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VICTORIAN VACATION AT THE SHORE

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by Judy Antell

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For many, a beach vacation requires little more than soft white sand and clean water.  Cape May, N.J., offers that, plus a cute town filled with child-friendly restaurants, diversion for rainy days, and enough mini golf and arcades to ensure that kids won’t get bored.



   For the beach, while you may grumble about having to buy a beach tag (kids under 12 are exempt), what makes this beach great is the long, wide boardwalk. In the early morning hours, you can ride a bike here; it’s the perfect, traffic-free place for a kid to gain confidence on wheels.  No hotels are directly on the beach — they are all across the street — so the whole beach is open to all.

   One way to get your bearings is to take a Trolley Tour.  Tours, run by the Mid-Atlantic Center for the Arts (MAC) include an intro to Cape May, where you see Sunset Beach, or Mansions by the Sea, focusing on the town’s famous Victorian ‘cottages’.  Tours are $9 adults, $4.50 kids ages 3-12.  There is also a children’s trolley tour of the historic district, geared towards kids ages 5-10; tours are $5 person.  For a more interactive approach, consider MAC’s Family Treasure Hunt, a self-guided tour where you search for gazebos, cupolas and turrets; this also serves as a quick tutorial in Victorian architecture (packets, which include answers, are $5).

   My favorite way to explore is by bicycle.  There are several rental shops, which have kids’ bikes and seats, and the vacation standard, the surrey.

   The lighthouse is another way to see the Cape, albeit from a lofty vantage point.  This is not for beginning walkers; there are 217 steps up (and down), 199 of these on a spiral staircase.  Entry is $5 for adults, $1 for kids ages 3-12.

  Along the boardwalk, and across the street, there are cafes, two huge arcades, and multiple ice cream shops and places to play miniature golf.  The “mall”, a couple of blocks inland, is a long pedestrian-only street lined with more restaurants, fudge shops and boutiques.

   If the gentility of Cape May starts to stifle, you can let off steam at Wildwood, which has three water parks and old-fashioned amusement rides (i.e., no character tie-ins).  Morey’s Piers has gentle rides for little kids and thrill rides for teens.

   There is a thrill ride for all ages, however — parasailing.  Cape May Parasail takes kids as young as 2, and there are tandem rides for parent/child bonding.

   The area is known for its birding (it’s on a spring migratory pattern). The Cape May Bird Observatory has nature and birding walks where you can see hawks, owls and seabirds.  Dolphins often frolic in the ocean; if you see a crowd gathered on the sand and pointing in the water, look closely.

   Cape May is bursting with B &Bs, but most don’t accept kids.  One place to stay, on the high end, is Congress Hall, where signs around the hotel each evening warns guest to be quiet — because kids are sleeping.  Camp Congress Hall offers babysitting.  A more economical choice is the Montreal Inn (pictured above), which also has a pool and a baby pool.  Many rooms are efficiencies, with refrigerator, microwave, coffee maker and stove; you can have breakfast in your room, and keep snacks for the kids fresh.  The Montreal Inn also has its own mini golf course, 50c a game instead of the usual $5 or so.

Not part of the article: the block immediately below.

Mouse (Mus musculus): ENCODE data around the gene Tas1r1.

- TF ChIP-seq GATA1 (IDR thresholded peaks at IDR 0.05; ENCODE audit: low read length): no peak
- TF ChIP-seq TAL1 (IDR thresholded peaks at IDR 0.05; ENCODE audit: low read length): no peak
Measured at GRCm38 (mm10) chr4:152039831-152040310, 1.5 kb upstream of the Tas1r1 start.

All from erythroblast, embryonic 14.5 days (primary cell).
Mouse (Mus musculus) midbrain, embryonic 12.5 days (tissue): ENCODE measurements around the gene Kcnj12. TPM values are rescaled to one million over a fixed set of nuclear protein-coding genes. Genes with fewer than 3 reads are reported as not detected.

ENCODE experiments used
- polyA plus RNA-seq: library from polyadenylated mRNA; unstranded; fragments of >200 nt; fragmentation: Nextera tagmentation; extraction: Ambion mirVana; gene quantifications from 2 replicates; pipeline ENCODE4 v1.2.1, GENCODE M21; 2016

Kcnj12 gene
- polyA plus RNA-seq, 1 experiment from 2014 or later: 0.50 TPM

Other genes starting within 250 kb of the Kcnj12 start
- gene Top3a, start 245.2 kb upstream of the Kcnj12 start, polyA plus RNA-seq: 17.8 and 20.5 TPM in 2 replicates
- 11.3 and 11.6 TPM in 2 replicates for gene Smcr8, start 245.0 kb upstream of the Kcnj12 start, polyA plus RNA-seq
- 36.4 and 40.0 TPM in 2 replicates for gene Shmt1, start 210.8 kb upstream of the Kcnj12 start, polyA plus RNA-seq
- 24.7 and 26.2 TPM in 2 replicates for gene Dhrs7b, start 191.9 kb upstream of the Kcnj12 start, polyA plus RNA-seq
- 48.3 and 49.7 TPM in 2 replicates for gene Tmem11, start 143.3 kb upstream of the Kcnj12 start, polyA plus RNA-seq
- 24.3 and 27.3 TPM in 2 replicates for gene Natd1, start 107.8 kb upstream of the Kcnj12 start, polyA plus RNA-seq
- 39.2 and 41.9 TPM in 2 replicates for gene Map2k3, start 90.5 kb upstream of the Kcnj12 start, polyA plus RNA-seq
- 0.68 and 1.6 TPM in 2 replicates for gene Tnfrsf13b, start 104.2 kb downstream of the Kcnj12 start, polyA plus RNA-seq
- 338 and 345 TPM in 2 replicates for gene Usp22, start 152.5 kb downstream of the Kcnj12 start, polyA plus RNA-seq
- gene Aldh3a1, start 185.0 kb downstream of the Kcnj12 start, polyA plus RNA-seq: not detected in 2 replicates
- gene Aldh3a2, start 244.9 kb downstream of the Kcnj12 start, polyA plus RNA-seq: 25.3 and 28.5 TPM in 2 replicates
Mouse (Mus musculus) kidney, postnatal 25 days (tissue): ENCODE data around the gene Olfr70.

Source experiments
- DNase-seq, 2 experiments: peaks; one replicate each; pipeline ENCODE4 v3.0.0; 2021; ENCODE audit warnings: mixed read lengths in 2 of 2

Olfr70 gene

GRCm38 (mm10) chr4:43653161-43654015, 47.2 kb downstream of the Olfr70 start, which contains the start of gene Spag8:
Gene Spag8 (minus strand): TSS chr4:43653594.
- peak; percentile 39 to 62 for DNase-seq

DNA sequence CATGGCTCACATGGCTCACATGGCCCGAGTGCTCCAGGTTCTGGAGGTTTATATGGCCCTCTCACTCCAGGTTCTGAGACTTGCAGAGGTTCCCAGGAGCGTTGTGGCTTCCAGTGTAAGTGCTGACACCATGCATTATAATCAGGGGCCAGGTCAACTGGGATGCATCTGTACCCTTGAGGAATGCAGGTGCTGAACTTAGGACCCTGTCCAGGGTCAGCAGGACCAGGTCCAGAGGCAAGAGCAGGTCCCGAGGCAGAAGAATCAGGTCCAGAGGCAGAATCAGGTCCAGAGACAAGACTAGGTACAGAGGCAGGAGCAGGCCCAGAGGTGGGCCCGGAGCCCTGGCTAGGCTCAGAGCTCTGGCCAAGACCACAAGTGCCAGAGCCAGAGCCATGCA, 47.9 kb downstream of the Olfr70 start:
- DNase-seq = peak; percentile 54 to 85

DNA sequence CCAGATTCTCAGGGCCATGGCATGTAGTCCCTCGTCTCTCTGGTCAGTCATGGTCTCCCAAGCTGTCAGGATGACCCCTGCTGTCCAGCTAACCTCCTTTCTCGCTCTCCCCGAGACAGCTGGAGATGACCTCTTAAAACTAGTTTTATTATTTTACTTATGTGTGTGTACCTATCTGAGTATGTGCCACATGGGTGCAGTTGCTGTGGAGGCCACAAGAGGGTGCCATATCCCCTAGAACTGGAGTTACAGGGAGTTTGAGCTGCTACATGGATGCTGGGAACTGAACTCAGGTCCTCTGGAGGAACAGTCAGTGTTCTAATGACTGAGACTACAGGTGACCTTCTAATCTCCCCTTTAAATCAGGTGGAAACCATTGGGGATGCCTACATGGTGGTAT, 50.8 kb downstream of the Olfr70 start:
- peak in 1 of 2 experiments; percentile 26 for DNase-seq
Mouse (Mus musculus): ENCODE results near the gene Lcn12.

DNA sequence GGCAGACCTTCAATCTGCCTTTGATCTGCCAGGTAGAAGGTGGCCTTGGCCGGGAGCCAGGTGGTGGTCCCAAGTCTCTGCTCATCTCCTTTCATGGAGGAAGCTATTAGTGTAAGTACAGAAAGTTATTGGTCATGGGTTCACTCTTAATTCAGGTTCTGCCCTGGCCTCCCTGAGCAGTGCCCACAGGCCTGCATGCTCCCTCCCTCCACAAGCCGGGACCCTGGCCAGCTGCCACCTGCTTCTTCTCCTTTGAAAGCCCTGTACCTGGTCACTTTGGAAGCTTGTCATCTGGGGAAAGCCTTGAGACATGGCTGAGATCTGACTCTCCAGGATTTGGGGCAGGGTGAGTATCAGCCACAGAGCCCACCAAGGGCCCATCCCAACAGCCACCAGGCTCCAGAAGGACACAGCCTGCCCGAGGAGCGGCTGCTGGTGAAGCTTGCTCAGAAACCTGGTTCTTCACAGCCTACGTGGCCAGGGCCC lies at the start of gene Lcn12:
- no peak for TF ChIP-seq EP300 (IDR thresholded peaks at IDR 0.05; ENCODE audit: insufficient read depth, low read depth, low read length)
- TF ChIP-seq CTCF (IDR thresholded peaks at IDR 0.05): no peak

Info
—Mid-Atlantic Center for the Arts: www.capemaymac.org
—Morey’s Piers, Wildwood: www.moreyspiers.com
—Cape May Parasail: (609) 884-8759
—Cape May Bird Observatory: (609) 884-2736; www.njaudubon.org
—Congress Hall: (888) 944-1816; www.congresshall.com
Montreal Inn: (800) 525-7011 or www.montreal-inn.com

Cape May Natural

   The Nature Center of Cape May is just one of nine nature centers staffed by the New Jersey Audubon Society.  It is right on the harbor in Cape May City, and features a three-story observation tower, providing a panoramic view of the harbor and east Cape May.  The center features birding from the second-story deck of the welcome center where you can join a NJAS naturalist for a discovery walk on the harbor.  There are also Family Habitat Hikes with wonderful trails and wildlife viewing platforms where you can search for rabbits, birds, muskrats, snakes, frogs, and other cool critters.  Each costs $10 adults, $7 children ages 3 to 12; children under 3 free.

   Interactive programs run year-round; Harbor Safaris are every Saturday at 10:30am from May 5 to June 23.  Join marine biologists as they pull a seine net through the waters of Cape May Harbor, encounter an incredible diversity of marine line in the teeming shallows, and learn about the fascinating lives of the animals that inhabit the coastal waters.  Have an up-close experience with horseshoe crabs and learn why these living fossils are so important to migrating shorebirds and biodiversity.  Cost:  $10 adults; $5 children ages 3-12; children under 3 free.

   Hours:  April, Tuesday-Saturday, 10am-3pm; May-September, open daily, 10am-4pm.  For more information, call (609) 898-8848 or go to www.njaudubon.org

   For an eco-tourism getaway for the whole family and for a learning vacation built around one of New Jersey’s important contributions to world ecology, as well as lodging listings and trip planning help, go to www.visitnj.org.

— Mary Ann Vislocky






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